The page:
Telebraille also exists for people who are deafblind with the use of a TTY with a braille or regular keyboard and a refreshable braille display or LVD (Large Visual Display). A relay call of a user who is deafblind is directly related to a relay call of a TTY user, however, the text transmission speed is often reduced to increase the ability of the user who is deafblind to comprehend the moving braille on the braille TTY or large print on the LVD. Telebraille relay operators must be familiar with Braille contractions that users who are deafblind may use. Some TTY users with mobile disabilities may prefer to use a Telebraille, due to the smaller keyboard, regardless of a sight disability or lack thereof.
Captioned telephone is a hybrid communication method that enables people who are hard of hearing, oral deaf or late–deafened to speak directly to another party on a telephone call. Typically, a telephone that displays real-time captions of what the hearing party speaks during a conversation. The captions are displayed on a screen embedded in the telephone base. A captioned telephone can also function exactly like a VCO by switching the device to VCO mode, for example, to communicate with an HCO user directly, without relay. Captioned telephone services can be provided in traditional telephone environments as well as in VOIP environments.
Captions are created by a communications assistant using a computer with voice recognition software. The communications assistant listens to and revoices the hearing party's side of the conversation into the microphone of a headset. A voice recognition program creates the captions and they are sent out to the captioned telephone where they are read by the user.
Prior to 2005, captioned telephone service was only available to people in states that had captioned telephone service as part of their state relay program. In 2005, the FCC made IP CTS a part of the federally mandated services.
IP CTS Requires an internet connection to deliver the captions to the user. Most also rely on their regular land-line telephone for the audio portion of the call, but some configurations of IP CTS allow the use of VOIP to carry the call audio. IP CTS has allowed captioned telephone service to be provided on smartphones and tablets.
Captioned telephone can also be used with two lines. This is especially useful for users who prefer to give out their home phone number alone, instead of both the captioning service number and the toll-free captioning service number or for users who prefer to turn captions on and off anytime during the call. 2–Line captioned telephone can also be used with other relay services. For example, STS can be used with a 2–Line captioned telephone, for captioned telephone users with speech disabilities. 2–Line captioned telephone is only available to people in states that have 2–Line captioned telephone as part of their relay service or federal employees/contractors and American Indians.
Web-based captioned telephone enables telephone calls to be placed with captions, by utilizing the World Wide Web browser window of a computer or smart phone. It is similar to a traditional captioned phone call except the user's own telephone equipment is used, whilst the captions are viewed online instead of in the captioned telephone display screen.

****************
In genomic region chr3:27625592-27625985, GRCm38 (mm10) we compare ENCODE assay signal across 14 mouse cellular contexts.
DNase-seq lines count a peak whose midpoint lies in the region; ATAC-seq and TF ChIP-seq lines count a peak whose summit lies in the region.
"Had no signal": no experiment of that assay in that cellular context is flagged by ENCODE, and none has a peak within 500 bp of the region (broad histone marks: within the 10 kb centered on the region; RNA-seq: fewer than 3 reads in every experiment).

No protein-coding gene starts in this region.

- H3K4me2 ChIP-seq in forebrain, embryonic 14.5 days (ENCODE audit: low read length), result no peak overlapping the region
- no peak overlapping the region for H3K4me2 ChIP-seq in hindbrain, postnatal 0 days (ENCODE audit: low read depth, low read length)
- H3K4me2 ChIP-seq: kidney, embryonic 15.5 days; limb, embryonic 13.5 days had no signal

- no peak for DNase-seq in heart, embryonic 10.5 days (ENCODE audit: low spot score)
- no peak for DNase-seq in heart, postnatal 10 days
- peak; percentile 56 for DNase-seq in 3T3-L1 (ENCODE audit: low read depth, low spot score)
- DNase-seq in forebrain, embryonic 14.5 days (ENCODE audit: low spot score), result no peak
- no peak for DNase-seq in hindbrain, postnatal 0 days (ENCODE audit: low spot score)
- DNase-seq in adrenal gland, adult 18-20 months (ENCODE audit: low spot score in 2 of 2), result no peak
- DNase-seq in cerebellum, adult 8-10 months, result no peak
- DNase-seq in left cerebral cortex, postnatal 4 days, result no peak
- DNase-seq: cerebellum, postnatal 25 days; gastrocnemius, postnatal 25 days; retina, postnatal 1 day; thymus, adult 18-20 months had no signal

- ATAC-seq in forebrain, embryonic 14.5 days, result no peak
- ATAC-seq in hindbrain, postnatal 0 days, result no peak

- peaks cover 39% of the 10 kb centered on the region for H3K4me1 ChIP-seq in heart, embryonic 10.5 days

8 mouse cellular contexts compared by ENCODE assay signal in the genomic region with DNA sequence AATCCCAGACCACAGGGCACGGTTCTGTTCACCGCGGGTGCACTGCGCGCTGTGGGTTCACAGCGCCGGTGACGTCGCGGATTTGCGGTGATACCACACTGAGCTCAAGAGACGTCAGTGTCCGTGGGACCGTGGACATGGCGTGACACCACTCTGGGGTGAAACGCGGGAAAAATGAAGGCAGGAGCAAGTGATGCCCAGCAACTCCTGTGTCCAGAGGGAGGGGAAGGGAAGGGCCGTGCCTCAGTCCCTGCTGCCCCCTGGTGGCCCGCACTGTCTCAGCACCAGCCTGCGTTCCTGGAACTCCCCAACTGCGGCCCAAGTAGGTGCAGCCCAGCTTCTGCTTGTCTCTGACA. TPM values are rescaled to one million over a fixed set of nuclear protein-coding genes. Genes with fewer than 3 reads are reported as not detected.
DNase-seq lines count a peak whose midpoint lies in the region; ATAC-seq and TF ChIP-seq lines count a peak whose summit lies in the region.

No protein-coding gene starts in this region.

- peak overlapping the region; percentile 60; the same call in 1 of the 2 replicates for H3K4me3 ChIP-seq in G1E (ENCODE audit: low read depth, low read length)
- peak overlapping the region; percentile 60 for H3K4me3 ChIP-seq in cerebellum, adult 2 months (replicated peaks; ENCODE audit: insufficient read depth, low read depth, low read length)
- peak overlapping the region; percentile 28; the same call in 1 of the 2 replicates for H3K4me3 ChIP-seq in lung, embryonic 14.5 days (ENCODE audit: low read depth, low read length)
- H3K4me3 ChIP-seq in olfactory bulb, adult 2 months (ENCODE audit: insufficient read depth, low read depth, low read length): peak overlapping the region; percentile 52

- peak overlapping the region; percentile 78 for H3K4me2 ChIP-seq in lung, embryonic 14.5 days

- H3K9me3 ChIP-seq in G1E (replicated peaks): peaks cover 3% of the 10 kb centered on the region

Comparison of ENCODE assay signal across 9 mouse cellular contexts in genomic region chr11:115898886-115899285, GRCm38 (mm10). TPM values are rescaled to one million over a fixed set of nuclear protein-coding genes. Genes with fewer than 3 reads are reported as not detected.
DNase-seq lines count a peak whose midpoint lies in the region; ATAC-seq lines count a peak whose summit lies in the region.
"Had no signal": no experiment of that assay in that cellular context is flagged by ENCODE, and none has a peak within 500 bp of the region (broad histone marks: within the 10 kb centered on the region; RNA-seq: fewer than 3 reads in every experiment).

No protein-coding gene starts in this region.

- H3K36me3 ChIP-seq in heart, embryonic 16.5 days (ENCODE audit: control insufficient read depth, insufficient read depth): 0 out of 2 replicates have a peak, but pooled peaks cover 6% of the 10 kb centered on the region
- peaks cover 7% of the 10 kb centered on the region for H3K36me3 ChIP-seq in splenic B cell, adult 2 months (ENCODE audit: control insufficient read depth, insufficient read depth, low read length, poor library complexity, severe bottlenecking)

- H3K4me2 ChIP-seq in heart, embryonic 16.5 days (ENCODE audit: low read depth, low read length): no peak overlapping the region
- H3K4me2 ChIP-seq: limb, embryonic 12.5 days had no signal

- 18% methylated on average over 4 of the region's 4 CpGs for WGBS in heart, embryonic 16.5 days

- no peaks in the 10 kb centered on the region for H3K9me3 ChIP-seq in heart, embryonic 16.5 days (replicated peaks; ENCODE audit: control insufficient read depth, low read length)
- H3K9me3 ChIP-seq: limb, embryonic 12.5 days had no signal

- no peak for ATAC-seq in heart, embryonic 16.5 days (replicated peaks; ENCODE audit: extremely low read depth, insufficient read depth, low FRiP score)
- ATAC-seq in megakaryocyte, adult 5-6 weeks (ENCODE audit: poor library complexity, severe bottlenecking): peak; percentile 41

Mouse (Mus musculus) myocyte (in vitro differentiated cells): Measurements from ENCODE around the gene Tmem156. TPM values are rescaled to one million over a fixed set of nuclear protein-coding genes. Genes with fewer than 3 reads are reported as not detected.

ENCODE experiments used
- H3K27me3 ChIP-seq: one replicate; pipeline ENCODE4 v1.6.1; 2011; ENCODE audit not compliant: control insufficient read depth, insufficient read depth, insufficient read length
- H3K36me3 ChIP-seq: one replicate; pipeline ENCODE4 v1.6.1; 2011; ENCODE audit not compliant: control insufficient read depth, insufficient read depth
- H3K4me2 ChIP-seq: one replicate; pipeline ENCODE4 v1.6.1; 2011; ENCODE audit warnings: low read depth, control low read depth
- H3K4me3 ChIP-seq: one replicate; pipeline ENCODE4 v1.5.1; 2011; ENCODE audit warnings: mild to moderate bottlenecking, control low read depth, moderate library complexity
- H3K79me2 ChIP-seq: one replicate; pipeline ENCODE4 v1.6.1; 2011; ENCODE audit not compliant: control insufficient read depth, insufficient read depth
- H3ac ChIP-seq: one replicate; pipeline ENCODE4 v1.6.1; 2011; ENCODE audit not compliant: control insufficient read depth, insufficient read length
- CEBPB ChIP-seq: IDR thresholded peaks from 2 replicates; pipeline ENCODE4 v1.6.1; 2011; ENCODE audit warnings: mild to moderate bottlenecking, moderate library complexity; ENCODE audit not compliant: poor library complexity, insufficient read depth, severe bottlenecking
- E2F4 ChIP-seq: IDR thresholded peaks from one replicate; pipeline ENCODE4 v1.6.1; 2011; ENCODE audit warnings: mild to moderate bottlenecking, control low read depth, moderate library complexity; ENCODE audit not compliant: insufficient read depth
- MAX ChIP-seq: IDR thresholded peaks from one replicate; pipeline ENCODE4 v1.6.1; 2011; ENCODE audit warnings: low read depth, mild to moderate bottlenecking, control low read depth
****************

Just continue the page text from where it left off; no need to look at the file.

Many other call type variations are possible, including VCO to VCO, HCO to HCO, HCO to TTY, and VCO to TTY. Fundamentally, relay services have the ability to connect any two callers with different abilities over the telephone network. Voice callers in the United States can now access the service with a universal number: 711. After the number is dialled, the caller will receive instructions to complete the call to reach deaf callers.
IP relay service or Web-based text relay services
IP relay services are also called Web-based text relay services in Europe. These services provide functionality similar to TDD/TTY relay services, replacing the telephone line and TDD/TTY devices with an Internet connection and software running on a computer or smartphone .
When using an IP relay service for an emergency call like 911 or 112, the relay operator will ask for the street address, city, and state from which the call is originating. If this information is not provided then the relay operator will be unable to complete the emergency call.
Most IP relay services support many types of technologies, such as Web browser, mobile phone app, text messaging, WAP, instant messaging, and Text over IP (ToIP). Support for many technologies has made it possible to use almost any generic connected device to use a relay service, such as a personal computer, laptop, mobile phone, PDA, or other device capable of utilizing the connection methods provided by an IP relay provider.
Video relay service
Video relay service (VRS) allows people who use sign language to place phone calls by signing instead of typing. The VI (video interpreter) uses a webcam or videophone to voice the deaf, hard-of-hearing or, speech-disabled person's signs to a hearing person and sign the hearing person's words to the deaf, hard-of-hearing or speech-impaired person.
Video remote interpreting
Video Remote Interpreting (VRI) allows deaf or hard-of-hearing people who use sign language to communicate with hearing people in the same room. VRI addresses one limitation to VRS, which is that VRS cannot be used if the hearing person is in the same room with the deaf or hard-of-hearing person. VRI has proven to be useful for deaf or hard-of-hearing people in business meetings, doctor appointments, minor surgical procedures, and court proceedings.
As much of the TRS system, particularly the Internet Relay Services, is open for public use; it is possible for anyone with the proper equipment to place calls. This includes people who are not members of the original intended user group, who are deaf, hard of hearing, or speech impaired. Some such users have noted its usefulness in making long-distance or local calls free of charge and without a telephone. Some providers have implemented long-distance billing, which bills long-distance calls just like a regular telephone. Providers defend the accessibility even to people who have neither hearing nor speech disabilities as a necessary evil. This is because the principle of "transparency" — the belief that the operator and the mechanics of relay should generally go as unnoticed as possible in the call — requires that relay be as easy to use as a normal telephone, which does not require any kind of verification for hearing people to use. Leaders in the deaf community defend this decision and generally retain strong support among service users with hearing and speech disabilities.